What To Disclose When Selling Your Home
In the past, the general rule if you were buying a home was caveat emptor – Buyer Beware! The seller wasn’t obliged to tell you whether the roof leaked or the furnace didn’t work, or even if the house was built on a toxic dump. If you were buying a home, you were supposed to figure all of that out for yourself.
But in recent years, the general trend towards consumer protection has included a change in the laws of most states on what needs to be disclosed.
Minneapolis Truth-in-Sale Inspection
In most states, if you’re selling a home it is illegal to fail to disclose major physical defects in your property, such as a basement that floods in heavy rains. You may need to make written disclosures to indicate what you know about the condition of your home.
In some states, seller disclosures are still voluntary, but even then you may want to consider telling the buyer what you know. A major cause of post sale disputes and lawsuits is defects and disclosure, and most disputes can be avoided if proper disclosures are made.
This is an area of the law that changes rapidly, differs widely from state to state, and may be affected by local ordinances, so look for up-to-date information on the law that applies to you.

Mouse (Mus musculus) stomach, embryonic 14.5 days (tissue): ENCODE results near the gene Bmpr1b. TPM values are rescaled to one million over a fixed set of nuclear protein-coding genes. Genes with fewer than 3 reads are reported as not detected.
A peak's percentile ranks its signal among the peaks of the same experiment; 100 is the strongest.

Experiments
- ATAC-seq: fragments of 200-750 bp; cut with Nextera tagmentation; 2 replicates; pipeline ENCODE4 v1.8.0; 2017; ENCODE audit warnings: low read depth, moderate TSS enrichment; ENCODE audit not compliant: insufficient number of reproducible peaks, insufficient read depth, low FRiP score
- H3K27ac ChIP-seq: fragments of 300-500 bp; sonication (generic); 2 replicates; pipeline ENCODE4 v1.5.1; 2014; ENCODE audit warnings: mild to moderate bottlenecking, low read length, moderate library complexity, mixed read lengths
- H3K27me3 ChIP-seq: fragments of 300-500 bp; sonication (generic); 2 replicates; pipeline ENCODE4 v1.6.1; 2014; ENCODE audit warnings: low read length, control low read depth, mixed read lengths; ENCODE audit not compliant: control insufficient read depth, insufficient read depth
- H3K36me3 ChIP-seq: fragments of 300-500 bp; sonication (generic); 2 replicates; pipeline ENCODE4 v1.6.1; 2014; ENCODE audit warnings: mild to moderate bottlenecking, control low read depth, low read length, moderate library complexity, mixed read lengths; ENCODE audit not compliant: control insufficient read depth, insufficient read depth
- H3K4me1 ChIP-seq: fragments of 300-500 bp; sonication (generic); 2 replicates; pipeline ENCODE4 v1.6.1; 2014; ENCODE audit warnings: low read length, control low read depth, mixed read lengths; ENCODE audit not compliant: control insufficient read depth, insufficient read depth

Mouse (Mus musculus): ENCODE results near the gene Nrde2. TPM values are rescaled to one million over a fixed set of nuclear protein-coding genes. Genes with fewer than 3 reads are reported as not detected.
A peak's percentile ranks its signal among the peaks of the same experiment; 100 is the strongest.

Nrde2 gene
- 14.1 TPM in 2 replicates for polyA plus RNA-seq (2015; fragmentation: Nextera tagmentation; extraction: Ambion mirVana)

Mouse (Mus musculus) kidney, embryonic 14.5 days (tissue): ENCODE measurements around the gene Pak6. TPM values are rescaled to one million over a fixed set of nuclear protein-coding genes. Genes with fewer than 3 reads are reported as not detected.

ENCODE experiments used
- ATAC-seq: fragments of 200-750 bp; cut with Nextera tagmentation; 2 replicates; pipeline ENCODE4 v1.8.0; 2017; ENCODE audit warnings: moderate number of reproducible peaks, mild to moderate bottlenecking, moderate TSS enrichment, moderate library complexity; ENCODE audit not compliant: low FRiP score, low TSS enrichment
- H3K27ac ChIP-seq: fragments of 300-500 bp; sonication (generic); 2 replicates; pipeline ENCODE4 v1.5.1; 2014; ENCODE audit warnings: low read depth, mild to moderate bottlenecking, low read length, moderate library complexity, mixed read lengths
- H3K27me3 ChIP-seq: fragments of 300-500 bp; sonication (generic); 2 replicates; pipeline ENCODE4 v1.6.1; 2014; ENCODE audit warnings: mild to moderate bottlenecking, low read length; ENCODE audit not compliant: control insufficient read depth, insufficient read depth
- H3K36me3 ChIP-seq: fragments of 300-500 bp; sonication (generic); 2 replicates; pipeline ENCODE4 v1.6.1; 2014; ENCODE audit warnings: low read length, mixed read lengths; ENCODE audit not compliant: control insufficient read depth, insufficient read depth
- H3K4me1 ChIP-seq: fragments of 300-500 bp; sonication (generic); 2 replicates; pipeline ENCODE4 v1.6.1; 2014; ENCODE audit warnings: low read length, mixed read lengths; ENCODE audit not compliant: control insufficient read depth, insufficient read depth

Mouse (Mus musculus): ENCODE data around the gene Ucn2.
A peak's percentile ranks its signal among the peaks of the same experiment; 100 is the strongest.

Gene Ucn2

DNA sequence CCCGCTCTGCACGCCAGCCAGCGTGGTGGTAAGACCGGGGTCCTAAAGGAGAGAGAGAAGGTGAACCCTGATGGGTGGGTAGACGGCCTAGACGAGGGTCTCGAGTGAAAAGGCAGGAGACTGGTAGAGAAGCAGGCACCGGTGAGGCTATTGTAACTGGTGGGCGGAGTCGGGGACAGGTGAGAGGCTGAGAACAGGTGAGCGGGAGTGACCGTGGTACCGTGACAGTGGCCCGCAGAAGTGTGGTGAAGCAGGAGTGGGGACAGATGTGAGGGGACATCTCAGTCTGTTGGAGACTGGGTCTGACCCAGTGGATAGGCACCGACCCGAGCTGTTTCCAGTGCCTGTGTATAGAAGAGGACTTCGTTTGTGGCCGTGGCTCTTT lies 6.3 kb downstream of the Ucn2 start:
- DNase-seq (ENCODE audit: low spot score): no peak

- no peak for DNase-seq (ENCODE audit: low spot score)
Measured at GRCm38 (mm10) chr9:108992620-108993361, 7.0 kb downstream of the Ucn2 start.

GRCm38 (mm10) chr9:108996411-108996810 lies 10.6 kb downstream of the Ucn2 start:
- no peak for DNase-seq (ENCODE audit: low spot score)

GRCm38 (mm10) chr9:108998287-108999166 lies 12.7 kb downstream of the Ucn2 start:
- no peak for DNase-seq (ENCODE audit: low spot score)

How does the seller make disclosure?
It depends. In many states, compliance with disclosure obligations is made easy through the use of seller disclosure forms. These forms consist of a long list of questions, for example whether there has been fire, wind or flood damage that required repair; if the property is in an earthquake fault zone; even whether a death has occurred on the property within the last three years. The seller must answer each question “yes,” “no,” or “don’t know.” It’s perfectly acceptable for a seller to answer a question “don’t know” – the purpose of the disclosure is to make the seller tell the buyer what the seller knows about the property, not to initiate a research project. The seller disclosure forms are usually then attached to the sale contract.
Even in those states that do not require written disclosures, some real estate companies require prospective sellers to complete a disclosure form before listing the property.
Other states may only require oral disclosures. If you’re buying a home, it is prudent to record any disclosures the seller makes, and even ask whether the seller is willing to make disclosures in writing.
What does the seller need to disclose?
In most states where disclosures are mandatory, sellers are required to disclose material facts about the property for sale – that is, anything that could affect the sale price or influence a buyer’s decision to purchase a home. This is obviously a pretty subjective requirement — a fact that is materials to one buyer may not concern another. Remember, generally you only need to disclose information within your personal knowledge. If you’re wondering whether something should be disclosed, consult a real estate agent or your property attorney. Ask yourself if you’d want to have the information if you were the buyer. If the answer is yes, then disclose. It could save you a lot of trouble down the line.